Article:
All three made significant contributions to India’s unexpected and extraordinary triumph. Back home, Axar Patel, who has been around for some years, got the opportunity to play Tests against England since Ravindra Jadeja was still injured, and turned in a spectacular debut series performance, matching R Ashwin almost wicket-for-wicket.
The role of the IPL in expanding India’s cricketing talent pool as well as making young players more robust for competition at an early age is now well known. Every franchise (there are eight of them, like to go up to 10 next year), recruits about a score of Indian players each, of varying experience.
Scouts for these franchises are always looking out for fresh talent, which they divert into the pipeline. Some of them are early successes (e.g. Bumrah, Pandya brothers), some take a few years to make an impact before making the cut for the national team (e.g Suryakumar Yadav), some remain in the running by being consistent performers (Unadkat, Harshal).
Of course, the mortality rate can be high too. Paul Valthaty was a one-season wonder and a second season casualty. But where the IPL has been hugely beneficial to Indian cricket is in exposing young talent to some of the best in the world in a competitive environment.
This facilitates speed learning. Where players (barring the most gifted) used to take 5-6 years in a domestic tournament to get to a level of excellence, this can now happen in a season or two in the IPL. It’s not just about enhancing skills, but also temperament, the ability to absorb and handle pressure, the capacity to understand game situations.
This came through tellingly in the high-octane, high-pressure Test series against Australia where a largely young and inexperienced bunch of players turned the tables on the home team. They had not only seen and played alongside or against many of the Aussies to know their strengths and weaknesses but had also steeled themselves to tackle tense, tough situations through their IPL experience.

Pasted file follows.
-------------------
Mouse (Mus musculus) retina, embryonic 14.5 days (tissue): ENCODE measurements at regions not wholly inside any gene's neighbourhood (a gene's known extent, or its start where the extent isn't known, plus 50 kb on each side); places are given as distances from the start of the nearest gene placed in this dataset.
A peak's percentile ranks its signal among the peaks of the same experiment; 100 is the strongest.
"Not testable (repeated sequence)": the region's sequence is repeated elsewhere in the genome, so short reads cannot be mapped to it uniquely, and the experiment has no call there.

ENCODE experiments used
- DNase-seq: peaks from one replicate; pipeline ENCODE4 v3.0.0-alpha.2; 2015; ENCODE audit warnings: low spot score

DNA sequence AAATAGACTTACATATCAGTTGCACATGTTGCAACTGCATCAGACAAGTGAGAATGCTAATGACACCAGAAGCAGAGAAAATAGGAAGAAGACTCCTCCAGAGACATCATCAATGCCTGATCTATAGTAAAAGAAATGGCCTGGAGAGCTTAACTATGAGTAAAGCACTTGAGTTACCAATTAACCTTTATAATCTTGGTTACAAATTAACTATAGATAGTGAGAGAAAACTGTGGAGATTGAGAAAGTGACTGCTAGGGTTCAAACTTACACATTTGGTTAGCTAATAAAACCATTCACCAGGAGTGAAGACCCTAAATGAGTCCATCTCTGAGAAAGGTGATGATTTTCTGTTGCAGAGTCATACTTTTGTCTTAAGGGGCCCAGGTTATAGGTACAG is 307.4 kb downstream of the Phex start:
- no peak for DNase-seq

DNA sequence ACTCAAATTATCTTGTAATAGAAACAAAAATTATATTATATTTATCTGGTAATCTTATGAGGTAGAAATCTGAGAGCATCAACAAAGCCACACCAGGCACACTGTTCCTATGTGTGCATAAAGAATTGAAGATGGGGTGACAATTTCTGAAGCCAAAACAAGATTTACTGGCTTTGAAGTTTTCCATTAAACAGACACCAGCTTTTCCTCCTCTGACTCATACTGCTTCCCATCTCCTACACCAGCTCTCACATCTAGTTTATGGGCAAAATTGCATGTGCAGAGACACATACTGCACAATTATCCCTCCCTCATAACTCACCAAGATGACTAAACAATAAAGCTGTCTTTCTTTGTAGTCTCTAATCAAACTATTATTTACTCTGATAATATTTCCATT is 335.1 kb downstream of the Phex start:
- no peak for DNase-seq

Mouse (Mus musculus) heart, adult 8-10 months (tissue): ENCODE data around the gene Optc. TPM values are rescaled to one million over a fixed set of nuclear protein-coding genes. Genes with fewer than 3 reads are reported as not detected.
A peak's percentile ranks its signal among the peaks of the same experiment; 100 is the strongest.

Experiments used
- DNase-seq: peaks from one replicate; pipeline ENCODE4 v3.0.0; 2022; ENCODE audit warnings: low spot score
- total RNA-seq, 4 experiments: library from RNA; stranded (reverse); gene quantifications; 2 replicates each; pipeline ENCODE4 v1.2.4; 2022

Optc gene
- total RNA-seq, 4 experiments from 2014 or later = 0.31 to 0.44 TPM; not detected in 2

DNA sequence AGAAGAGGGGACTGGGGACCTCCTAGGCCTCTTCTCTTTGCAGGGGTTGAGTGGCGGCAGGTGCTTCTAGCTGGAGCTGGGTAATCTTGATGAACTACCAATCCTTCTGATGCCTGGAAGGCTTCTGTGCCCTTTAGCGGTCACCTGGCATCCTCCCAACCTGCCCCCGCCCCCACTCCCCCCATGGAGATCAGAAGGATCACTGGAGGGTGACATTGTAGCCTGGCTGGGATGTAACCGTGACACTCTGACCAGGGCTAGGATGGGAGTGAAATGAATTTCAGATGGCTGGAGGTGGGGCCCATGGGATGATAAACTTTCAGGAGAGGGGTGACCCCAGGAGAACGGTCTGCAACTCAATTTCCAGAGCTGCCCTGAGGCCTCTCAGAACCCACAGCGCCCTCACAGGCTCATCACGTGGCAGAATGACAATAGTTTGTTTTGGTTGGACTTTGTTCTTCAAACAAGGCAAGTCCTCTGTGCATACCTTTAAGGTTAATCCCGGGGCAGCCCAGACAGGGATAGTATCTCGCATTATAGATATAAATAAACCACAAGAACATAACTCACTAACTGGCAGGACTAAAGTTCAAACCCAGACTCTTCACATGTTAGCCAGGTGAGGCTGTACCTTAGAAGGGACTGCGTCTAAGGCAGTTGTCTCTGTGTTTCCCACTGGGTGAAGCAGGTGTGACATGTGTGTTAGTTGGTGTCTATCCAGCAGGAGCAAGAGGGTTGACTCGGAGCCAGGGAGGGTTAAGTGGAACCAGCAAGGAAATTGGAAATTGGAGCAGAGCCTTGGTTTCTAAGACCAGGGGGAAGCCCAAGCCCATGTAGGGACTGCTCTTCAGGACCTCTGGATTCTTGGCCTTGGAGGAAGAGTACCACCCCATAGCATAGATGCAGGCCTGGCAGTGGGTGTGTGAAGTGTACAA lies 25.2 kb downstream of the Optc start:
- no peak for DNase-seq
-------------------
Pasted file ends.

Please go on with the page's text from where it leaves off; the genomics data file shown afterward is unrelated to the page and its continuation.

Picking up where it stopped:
The IPL is a huge factor in the rise of cricketing excellence in India, but not the only one. As the footprint of the sport has expanded, with more and more players being tapped from the remotest parts of the country, it has also made competition to survive among Indian players more and more intense.
Till 30-35 years back, cricket was a passage to a job and securing livelihood for most players. Today, cricket itself is the livelihood, jobs are only perfunctory or decorative, and financially ill-rewarding unless one is extremely good at cricket. This means Indian players have to be on their toes, if not constantly improving to keep their noses ahead of the competition.
In the list of contracted players released by the BCCI last week, only three – Kohli, Rohit and Bumrah – feature in the A+ category. Perhaps a case could have been made for Rishabh Pant, who has made a quantum jump in performances, and Ravindra Jadeja, who is the only other one assured of a place in all three formats for India.
The more interesting is Category A, B and C. Apart from Cheteshwar Pujara and Ravichandran Ashwin who would be a certainty, and to a large extent even Ajinkya Rahane, all the others in that list have serious competition. Not just one, but perhaps twice over.
This has heightened insecurity for players, compelling them to continuously improve their skills and performances, which in turn has enhanced the quality and strength of Indian cricket.